Appeals to the medieval past have often worked to emphasize a shared humanity. And yet, these medieval imaginaries often function as Rorschach blots: one sees what one wants (or is compelled) to see. Nonetheless, at this point in time, one can regard understanding the medieval legacy—both its exemplary trends and their long shadows—as crucial to making sense of our own place in history.
Medievalism and Johan Huizinga
Medieval past is a time that produced many of the political models and cultural identities that continue to organize our world. It was the crucible in which certain dangerous ideologies were formed: the tropes of anti-Semitism, the idea of crusade, the language of whiteness.
But it was also the crucible for artistic and narrative traditions so rich that they cannot be exhausted, and a time of extraordinary innovation, movement, and opportunity. In the same way, the medievalisms predicated on it are just as varied, just as complex. In his masterwork The Waning (or Autumn) of the Middle Ages, Dutch historian Johan Huizinga surveyed the carnage and smoking ruins of Europe in 1919, reflecting on the role of medievalism in fueling and sustaining the Great War that had just concluded. He pondered: “How eagerly have we examined medieval civilization for the beginnings of modern culture … But in the search for that new emerging life, we forgot that, in history as in nature, dying and birth always keep pace with one another.”
In this work one can begin to discern its author’s growing consciousness of medievalism’s contributions to the deadly future—a future that would not make this Great War of the early 20th century “the war to end all wars”, as US President Woodrow Wilson had confidently asserted. Most of the major sentiments and trends which Huizinga attributes to late-medieval Burgundian court culture are also those of his own generation. “We newspaper-readers,” he says, cannot appreciate the power of the spoken word or the lure of images. And yet medieval imagery, along with medieval slogans, mobilized whole modern populations—as they mobilized the mob that attacked the United States Capitol on 6 January 2021.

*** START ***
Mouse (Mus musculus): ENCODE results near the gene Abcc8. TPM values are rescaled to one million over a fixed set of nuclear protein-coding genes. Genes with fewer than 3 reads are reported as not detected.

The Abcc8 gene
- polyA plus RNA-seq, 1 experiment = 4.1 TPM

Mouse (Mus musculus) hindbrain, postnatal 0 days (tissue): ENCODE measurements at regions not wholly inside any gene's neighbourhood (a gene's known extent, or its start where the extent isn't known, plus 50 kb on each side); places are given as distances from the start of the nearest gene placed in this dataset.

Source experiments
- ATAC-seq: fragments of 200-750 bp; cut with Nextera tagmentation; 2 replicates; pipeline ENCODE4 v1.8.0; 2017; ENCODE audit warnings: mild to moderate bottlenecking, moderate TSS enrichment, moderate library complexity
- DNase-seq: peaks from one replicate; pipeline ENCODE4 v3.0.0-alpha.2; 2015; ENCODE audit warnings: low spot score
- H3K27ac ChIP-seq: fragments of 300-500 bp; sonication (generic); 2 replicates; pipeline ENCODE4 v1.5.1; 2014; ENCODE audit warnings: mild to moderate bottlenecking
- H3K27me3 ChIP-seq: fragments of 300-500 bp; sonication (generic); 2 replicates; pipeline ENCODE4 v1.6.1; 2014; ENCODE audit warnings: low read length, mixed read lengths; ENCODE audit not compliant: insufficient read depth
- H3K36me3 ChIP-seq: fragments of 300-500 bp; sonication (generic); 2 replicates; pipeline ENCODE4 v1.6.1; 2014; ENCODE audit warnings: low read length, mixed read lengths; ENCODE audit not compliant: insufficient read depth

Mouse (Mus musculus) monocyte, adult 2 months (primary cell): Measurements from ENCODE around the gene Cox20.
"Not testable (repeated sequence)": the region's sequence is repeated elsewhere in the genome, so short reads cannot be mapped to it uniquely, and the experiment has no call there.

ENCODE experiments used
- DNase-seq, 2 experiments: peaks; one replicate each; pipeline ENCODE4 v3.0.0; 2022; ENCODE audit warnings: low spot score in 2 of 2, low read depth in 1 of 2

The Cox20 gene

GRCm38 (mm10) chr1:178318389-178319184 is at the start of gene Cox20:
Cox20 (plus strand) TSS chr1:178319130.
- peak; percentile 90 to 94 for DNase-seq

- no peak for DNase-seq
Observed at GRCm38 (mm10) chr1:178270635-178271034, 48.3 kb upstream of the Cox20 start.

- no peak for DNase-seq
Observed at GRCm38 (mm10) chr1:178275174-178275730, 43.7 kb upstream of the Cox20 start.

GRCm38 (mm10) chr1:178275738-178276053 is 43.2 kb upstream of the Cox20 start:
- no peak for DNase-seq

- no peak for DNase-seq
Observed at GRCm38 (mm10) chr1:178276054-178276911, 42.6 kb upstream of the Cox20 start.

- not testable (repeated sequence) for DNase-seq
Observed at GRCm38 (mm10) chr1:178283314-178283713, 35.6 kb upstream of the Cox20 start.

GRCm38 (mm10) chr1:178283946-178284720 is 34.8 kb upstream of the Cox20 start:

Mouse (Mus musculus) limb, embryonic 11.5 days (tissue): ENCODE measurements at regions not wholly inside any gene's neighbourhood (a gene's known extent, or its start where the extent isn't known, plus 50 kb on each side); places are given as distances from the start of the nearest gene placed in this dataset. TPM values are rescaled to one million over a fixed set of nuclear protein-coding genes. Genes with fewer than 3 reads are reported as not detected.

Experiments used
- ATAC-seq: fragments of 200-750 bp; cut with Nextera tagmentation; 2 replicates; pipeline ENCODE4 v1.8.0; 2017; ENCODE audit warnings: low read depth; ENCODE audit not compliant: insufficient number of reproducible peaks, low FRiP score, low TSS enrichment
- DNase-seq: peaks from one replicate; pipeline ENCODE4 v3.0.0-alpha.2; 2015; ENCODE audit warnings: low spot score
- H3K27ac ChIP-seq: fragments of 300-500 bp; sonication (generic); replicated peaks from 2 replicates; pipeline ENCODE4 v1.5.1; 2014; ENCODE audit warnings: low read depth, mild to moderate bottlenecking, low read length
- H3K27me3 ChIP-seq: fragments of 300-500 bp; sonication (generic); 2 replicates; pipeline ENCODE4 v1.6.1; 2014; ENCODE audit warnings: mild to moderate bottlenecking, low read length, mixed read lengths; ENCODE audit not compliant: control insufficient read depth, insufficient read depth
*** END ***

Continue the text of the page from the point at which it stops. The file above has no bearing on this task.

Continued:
This article comes directly from content in the video series The Medieval Legacy. Watch it now, on Wondrium.
The Medieval-manured Soil
Although ostensibly arguing for the radical alterity of the medieval psyche, Huizinga constantly analyses that of modernity. When he describes “the drive for revenge” that characterized medieval warfare, he is also describing what motivated the French to recapture Alsace-Lorraine.
When Huizinga laments “the strongly emotional character of partisanship and princely solidarity” that was advanced through medieval “party tokens, colours, emblems, devices, and mottoes,” he also reveals how stereotypes were and are distilled and infused into modern propaganda. “It is a wicked world,” he says. “The fires of hatred and violence burn brightly,” he observed.
And he would, in later life, characterize jingoistic patriotism and belligerent nationalism as the “two forces that, for good or evil, are straining and convulsing the world like a fever”.
Even if his insights were partly veiled, even from himself, Huizinga had seen that the roots of a second devastating global conflict were planted in the medieval-manured soil of the one before it.